Shaw struck back, trumpeting the second-generation Surface 2 tablet's price -- it replaced the struggling Windows RT-powered Surface RT of 2012 -- as lower than any full-sized iPad; and reminding customers that the tablet came with Office apps.
He also called out anyone who dared to compare Office with Apple's iWork suite, which is composed of Pages, Numbers and Keynote. Each app costs $20 on OS X, $10 on iOS, but will be free to new Mac, iPhone and iPad customers.
"It's not surprising that we see other folks now talking about how much 'work' you can get done on their devices," Shaw said. "Adding watered down productivity apps. Bolting on aftermarket input devices. All in an effort to convince people that their entertainment devices are really work machines.
Then he got down to iWork, swatting the suite with each sentence.
"Apple announced yesterday that they were dropping their fees on their 'iWork' suite of apps," said Shaw. "Now, since iWork has never gotten much traction, and was already priced like an afterthought, it's hardly that surprising or significant a move. And it doesn't change the fact that it's much harder to get work done on a device that lacks precision input and a desktop for true side-by-side multitasking."
The tit-for-tat between Apple and Microsoft wasn't new, nor unexpected, said Moorhead. "These are two iconic companies, so what they say does get attention even outside the technology media," he said.
More importantly, said Moorhead, contrary to Shaw's tone -- he was dismissive of any threat to either the Surface or Office, especially the latter, from the iPad and iWork -- by eliminating the price for its suite Apple does threaten to Microsoft.
"Microsoft might view iWork as light-weight, but it could certainly be looked at as a fine small business tool, and potentially medium-sized business [tool]," Moorhead argued. "So long term, Microsoft is threatened by Apple's declaration that OS upgrades and productivity software are free, or included in the purchase."
Moorhead cautioned Microsoft not to believe its supremacy in productivity was insurmountable, even in business. "It may not be an immediate change, but it's one of these things that further galvanizes the potential buyer into seeing software as free," Moorhead said. "History has been on Microsoft's side, but markets, as we've seen, can shift quickly. And this could be another one of those big shifts."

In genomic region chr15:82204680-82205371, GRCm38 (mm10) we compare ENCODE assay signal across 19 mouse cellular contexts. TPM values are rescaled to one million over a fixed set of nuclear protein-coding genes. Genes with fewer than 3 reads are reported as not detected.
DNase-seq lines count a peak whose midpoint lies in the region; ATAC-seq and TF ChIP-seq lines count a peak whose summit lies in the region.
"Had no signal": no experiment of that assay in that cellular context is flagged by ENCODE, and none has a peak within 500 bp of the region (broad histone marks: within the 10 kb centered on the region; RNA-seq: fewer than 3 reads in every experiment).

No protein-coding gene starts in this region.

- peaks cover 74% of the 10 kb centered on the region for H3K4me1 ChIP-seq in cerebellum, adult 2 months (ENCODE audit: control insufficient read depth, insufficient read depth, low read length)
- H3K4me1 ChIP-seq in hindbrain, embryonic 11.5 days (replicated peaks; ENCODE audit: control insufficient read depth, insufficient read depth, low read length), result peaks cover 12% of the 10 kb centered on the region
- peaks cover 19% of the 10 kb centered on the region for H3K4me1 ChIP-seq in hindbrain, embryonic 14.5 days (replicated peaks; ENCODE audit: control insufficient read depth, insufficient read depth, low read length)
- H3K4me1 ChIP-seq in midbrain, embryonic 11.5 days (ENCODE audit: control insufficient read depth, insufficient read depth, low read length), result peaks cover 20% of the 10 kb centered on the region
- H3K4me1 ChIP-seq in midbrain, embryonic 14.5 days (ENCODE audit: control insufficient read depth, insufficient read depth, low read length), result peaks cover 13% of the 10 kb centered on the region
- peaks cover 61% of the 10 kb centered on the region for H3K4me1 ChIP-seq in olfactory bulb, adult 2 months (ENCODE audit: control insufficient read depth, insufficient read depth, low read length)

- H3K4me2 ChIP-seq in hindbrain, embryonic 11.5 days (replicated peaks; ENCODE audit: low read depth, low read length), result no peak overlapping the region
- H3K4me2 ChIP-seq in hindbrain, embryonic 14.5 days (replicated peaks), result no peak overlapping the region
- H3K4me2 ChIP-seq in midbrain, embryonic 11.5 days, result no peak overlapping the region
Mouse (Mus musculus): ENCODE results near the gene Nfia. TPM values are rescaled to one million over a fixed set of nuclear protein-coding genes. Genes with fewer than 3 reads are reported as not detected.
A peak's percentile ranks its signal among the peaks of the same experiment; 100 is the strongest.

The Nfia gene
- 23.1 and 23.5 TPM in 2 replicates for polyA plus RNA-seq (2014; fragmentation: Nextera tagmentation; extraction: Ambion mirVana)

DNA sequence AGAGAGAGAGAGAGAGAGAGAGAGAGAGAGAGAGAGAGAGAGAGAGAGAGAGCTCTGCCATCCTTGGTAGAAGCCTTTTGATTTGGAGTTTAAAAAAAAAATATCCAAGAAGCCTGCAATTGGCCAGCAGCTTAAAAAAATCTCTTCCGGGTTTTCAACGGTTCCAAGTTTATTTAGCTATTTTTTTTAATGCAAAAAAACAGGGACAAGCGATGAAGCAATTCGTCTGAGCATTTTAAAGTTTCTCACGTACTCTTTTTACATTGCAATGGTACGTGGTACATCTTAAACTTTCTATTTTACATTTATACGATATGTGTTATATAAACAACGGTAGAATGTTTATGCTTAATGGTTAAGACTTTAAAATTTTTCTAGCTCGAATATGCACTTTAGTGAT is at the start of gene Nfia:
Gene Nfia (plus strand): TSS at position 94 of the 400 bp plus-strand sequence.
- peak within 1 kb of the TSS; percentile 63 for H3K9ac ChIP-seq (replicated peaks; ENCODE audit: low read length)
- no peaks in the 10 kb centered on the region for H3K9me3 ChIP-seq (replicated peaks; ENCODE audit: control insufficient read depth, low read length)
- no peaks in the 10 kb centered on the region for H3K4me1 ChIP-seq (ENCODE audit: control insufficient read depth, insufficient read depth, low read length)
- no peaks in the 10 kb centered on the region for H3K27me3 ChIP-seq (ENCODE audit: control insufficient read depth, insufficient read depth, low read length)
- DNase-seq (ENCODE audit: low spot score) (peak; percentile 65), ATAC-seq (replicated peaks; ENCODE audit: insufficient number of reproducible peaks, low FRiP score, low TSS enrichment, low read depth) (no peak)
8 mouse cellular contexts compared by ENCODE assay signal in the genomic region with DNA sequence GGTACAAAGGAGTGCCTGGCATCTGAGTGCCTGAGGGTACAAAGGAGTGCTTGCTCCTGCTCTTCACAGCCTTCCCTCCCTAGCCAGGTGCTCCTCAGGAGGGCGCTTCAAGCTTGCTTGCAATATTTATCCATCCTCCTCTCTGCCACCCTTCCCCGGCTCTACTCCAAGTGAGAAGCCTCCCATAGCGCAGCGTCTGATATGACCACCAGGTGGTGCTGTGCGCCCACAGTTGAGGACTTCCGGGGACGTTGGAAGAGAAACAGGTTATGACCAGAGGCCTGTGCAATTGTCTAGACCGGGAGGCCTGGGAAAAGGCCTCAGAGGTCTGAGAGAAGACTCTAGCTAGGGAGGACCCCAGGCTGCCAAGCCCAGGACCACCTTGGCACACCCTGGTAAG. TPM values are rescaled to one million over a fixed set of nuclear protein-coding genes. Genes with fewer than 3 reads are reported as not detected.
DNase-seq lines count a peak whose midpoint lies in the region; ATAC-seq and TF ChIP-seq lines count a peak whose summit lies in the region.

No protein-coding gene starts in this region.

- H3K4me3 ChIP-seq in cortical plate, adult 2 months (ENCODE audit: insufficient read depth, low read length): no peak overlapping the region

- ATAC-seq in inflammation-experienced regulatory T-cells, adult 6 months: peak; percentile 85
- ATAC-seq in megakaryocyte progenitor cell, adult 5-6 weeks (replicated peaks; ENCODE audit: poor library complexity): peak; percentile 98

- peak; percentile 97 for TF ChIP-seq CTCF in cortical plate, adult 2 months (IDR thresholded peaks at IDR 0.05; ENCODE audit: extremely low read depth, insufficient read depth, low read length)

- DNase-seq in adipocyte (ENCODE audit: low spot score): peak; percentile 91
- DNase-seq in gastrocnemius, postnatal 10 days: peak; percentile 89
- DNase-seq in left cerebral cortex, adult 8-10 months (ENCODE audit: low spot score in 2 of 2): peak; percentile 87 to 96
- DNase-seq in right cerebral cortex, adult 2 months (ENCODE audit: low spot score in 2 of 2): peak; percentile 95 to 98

As have others before him -- and as he has done himself in the past -- Moorhead urged Microsoft to react, and quickly. "Instead of giving people a reason to try something else, Microsoft should go cross-platform with Office. Office should be out on the iPad and on Android as soon as they possibly can do it," Moorhead said. "The extra level of pull-through of Office hasn't been enough to sell the Surface, so they're not going to lose anything by doing that."
To Moorhead, Apple's strategy was clear. "Apple sees an opportunity to pull in people with its lifestyle and productivity applications," said Moorhead. "If it hurts Microsoft in the process, that's okay."
It's Microsoft's strategy that he wasn't clear about. "Microsoft charges tons of money for Office and Office 365," Moorhead said. "Can you imagine what it would be like if developers charged $10 or $20 for a smartphone app? Apple has simply reset the paradigm for apps."
Computerworld's Ken Mingis chats with Keith Shaw about today's Apple announcements, which include the iPad Air, iPad mini with Retina display and free operating system and productivity software for Mac users.
Gregg Keizer covers Microsoft, security issues, Apple, Web browsers and general technology breaking news for Computerworld. Follow Gregg on Twitter at @gkeizer, on Google+ or subscribe to Gregg's RSS feed. His email address is firstname.lastname@example.org.